Cavalia’s horses return with Odysseo
The horse show of acrobatic proportions returns to downtown Miami
When: Through March 25, 2012
Where: Bicentennial Park, 301 Biscayne Blvd.
Tickets: $29.00 - $199.50
More Info: 866-999-8111 or cavalia.net
Cavalia returns with Odysseo, a new Cirque-style show that takes the horse and human act to another level. They’ve brought in the world’s largest traveling big-top tent, 70 horses of 12 different breeds and a magnificent, state-of-the-art set that takes the audience around the world with vivid colors and projections. One minute they’re on the Savannah with an African troupe of insanely acrobatic men, the next, on Easter Island with 20-something unbridled, riderless horses galloping across lush green hills. The horses, luxurious manes flowing, appear totally wild and free until they break into perfect color-coordinated formation. The whole visually stunning scene is an exercise in beauty and grace, a study in perfectly sculpted muscle both human and equine.
In another scene, men ride at full speed hanging from the horse by one arm. In fact, there are so many impossible equestrian feats, it’s easy to forget how hard regular riding really is. But this is the genius of Cavalia, which takes the connection between man and horse to new heights, and brings the audience along. “The horse has been a partner of humanity throughout the ages,” explains Normand Latourelle, President and Artistic Director of Cavalia.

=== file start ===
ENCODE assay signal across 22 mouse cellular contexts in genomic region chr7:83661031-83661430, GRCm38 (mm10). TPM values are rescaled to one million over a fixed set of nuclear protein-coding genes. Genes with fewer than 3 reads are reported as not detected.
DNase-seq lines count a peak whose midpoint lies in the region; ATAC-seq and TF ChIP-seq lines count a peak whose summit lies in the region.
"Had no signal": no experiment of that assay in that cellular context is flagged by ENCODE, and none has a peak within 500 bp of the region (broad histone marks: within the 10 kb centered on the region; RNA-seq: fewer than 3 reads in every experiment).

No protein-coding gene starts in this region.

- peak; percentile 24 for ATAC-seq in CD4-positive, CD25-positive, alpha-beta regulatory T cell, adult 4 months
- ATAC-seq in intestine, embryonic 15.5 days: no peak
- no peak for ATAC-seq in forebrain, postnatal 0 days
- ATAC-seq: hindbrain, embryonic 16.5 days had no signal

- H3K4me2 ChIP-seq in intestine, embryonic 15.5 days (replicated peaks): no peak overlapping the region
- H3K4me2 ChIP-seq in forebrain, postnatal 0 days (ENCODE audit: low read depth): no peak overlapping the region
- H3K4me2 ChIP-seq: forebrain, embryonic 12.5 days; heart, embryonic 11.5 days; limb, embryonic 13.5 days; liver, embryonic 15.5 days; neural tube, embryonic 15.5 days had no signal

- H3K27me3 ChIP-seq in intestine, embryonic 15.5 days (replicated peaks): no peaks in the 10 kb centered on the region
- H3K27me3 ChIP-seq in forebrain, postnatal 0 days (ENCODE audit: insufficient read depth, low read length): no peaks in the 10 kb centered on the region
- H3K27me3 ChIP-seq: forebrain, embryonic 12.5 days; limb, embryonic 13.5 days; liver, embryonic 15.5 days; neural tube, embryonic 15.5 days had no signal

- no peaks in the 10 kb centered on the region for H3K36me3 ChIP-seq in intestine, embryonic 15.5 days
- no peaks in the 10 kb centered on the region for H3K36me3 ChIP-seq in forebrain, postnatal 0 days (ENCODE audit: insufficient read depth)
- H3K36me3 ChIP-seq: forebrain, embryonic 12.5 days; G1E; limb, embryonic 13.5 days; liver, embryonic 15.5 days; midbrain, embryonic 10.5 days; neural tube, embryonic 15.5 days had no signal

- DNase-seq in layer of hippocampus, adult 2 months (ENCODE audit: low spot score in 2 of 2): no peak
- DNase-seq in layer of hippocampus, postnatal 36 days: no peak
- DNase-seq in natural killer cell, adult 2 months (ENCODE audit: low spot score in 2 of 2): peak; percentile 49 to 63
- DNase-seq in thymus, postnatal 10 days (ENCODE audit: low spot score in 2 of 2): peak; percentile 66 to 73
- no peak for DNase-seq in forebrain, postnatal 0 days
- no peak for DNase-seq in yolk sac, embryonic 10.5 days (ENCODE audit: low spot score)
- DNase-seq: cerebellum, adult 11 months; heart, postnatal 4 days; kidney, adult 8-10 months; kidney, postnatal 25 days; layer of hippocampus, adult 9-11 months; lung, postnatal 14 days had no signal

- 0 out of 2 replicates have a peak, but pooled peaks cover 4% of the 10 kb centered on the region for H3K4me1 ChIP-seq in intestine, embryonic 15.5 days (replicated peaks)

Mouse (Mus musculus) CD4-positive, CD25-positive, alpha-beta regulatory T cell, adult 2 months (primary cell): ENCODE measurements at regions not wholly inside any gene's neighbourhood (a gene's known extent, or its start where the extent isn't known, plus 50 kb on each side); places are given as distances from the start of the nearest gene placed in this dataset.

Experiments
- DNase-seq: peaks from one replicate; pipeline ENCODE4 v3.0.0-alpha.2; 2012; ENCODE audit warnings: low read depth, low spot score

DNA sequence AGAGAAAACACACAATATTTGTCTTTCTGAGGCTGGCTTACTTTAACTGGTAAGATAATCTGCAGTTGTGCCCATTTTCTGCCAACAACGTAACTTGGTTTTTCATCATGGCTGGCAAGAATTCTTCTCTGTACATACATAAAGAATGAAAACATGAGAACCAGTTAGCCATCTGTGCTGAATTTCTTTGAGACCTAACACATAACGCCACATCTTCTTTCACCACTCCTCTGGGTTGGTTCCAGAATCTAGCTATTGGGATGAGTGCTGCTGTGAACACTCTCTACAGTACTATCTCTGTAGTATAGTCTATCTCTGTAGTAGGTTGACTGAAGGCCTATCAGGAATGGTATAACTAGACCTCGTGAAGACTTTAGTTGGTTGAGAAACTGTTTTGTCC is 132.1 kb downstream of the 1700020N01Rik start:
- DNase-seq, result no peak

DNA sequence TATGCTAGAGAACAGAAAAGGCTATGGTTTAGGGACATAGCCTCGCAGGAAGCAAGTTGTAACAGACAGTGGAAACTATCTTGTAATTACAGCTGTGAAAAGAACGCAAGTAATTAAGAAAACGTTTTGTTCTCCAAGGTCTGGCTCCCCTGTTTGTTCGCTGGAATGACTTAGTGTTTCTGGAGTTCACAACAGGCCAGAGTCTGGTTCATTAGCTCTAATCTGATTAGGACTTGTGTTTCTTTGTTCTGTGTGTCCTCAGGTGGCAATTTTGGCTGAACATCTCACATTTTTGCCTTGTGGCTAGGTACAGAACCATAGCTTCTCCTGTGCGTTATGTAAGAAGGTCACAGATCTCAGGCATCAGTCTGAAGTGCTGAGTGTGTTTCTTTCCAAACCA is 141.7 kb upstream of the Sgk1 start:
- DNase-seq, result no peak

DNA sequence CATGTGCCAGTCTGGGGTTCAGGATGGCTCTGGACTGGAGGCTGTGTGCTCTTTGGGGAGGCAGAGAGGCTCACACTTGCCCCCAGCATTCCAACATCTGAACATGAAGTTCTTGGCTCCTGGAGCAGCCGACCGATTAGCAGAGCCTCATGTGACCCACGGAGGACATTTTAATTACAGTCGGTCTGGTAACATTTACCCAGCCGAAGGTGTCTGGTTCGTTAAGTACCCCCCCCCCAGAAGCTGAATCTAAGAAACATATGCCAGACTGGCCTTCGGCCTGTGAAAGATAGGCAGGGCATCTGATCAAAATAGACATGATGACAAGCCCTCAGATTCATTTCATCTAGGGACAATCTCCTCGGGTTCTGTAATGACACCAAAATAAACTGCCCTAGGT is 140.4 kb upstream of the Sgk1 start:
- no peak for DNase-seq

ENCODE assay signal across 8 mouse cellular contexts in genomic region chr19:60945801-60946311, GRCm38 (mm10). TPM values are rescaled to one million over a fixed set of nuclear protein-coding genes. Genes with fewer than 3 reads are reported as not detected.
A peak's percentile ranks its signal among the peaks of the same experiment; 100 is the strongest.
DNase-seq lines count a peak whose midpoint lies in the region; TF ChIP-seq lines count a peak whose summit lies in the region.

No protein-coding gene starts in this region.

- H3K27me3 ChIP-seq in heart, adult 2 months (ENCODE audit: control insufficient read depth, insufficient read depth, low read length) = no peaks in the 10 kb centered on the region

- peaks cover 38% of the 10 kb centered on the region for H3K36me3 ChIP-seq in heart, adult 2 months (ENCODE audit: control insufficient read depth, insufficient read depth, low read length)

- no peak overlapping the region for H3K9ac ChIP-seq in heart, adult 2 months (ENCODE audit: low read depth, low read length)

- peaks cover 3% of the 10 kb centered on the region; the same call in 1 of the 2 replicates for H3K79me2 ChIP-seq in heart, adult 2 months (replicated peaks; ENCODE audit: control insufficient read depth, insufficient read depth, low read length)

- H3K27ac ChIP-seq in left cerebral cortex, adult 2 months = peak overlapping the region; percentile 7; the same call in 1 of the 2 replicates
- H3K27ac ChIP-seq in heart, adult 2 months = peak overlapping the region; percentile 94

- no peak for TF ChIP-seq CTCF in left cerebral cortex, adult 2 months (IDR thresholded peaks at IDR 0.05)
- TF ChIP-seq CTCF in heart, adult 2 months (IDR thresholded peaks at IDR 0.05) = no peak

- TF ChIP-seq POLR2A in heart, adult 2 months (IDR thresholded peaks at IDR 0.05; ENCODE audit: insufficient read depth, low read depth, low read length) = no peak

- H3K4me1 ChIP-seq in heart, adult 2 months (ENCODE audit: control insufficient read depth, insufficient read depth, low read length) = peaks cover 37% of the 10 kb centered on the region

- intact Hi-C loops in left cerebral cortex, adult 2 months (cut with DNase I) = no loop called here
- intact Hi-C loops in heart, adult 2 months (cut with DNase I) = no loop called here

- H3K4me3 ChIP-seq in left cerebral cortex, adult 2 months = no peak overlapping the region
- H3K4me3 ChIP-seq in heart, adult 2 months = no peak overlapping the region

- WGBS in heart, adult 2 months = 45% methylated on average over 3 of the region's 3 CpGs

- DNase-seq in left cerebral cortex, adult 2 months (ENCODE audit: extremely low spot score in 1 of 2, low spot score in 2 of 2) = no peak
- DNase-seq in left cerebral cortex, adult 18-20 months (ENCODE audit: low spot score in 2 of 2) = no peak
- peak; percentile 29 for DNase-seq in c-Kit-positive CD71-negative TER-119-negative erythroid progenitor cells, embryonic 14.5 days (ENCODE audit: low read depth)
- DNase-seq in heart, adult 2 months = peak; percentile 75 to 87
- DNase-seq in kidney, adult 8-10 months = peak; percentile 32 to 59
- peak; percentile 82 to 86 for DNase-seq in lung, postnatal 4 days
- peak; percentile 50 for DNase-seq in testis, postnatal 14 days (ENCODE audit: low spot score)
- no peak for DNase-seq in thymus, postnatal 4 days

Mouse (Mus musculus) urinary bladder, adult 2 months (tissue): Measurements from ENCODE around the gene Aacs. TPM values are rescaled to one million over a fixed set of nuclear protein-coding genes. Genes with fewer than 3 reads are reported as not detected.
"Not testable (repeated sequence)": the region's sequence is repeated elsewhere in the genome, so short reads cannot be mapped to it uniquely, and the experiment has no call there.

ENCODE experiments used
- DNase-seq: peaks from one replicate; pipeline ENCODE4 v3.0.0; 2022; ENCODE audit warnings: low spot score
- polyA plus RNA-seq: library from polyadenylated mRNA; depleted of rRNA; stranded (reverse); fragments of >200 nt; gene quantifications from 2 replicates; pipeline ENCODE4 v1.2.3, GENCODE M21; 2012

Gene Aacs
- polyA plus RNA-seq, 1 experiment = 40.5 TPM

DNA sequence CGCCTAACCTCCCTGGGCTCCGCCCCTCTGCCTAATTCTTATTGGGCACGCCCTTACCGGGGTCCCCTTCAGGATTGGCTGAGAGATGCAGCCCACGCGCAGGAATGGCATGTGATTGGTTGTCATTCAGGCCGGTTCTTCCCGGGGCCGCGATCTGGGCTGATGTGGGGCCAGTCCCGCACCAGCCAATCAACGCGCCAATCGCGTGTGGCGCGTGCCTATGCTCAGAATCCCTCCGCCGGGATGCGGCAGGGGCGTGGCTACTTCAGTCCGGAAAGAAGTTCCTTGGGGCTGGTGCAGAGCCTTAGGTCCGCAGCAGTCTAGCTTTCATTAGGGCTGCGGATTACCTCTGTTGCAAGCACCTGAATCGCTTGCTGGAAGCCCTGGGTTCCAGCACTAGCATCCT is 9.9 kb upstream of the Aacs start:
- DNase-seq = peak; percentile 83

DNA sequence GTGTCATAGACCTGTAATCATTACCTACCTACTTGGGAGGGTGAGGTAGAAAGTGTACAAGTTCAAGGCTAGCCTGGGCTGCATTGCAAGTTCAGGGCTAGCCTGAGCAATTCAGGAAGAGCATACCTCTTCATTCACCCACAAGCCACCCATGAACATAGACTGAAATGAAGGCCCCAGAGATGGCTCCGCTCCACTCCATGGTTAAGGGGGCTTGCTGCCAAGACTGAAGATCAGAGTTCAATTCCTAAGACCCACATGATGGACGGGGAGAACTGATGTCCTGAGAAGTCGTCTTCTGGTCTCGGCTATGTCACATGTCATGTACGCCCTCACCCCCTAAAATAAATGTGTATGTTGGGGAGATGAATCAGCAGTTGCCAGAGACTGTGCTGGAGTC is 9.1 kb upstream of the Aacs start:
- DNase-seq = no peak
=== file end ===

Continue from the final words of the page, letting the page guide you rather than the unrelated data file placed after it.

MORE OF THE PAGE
It’s Montral-based Latourelle who is responsible for giving Cavalia the look and feel of a horsey Cirque du Soleil show complete with spired tents, similar, dreamy live music and operatic singing. He began with the original Cirque du Soleil but left in 1990 to pursue other projects before launching the original Cavalia on his own in 2003. Like Cavalia’s first visit to Miami in 2010, the production is partnering with the Adrienne Arsht Center.
To get a closer look at the real stars of the show, ante up for “The Horse Lovers Package,” a post-show trip to the stables to witness the “four-legged artists” under their own bright-white big-top. There, a handful of the human performers who hail from 10 different countries, are busy lovingly braiding the star’s manes to keep them looking magnificent for the next night’s performance.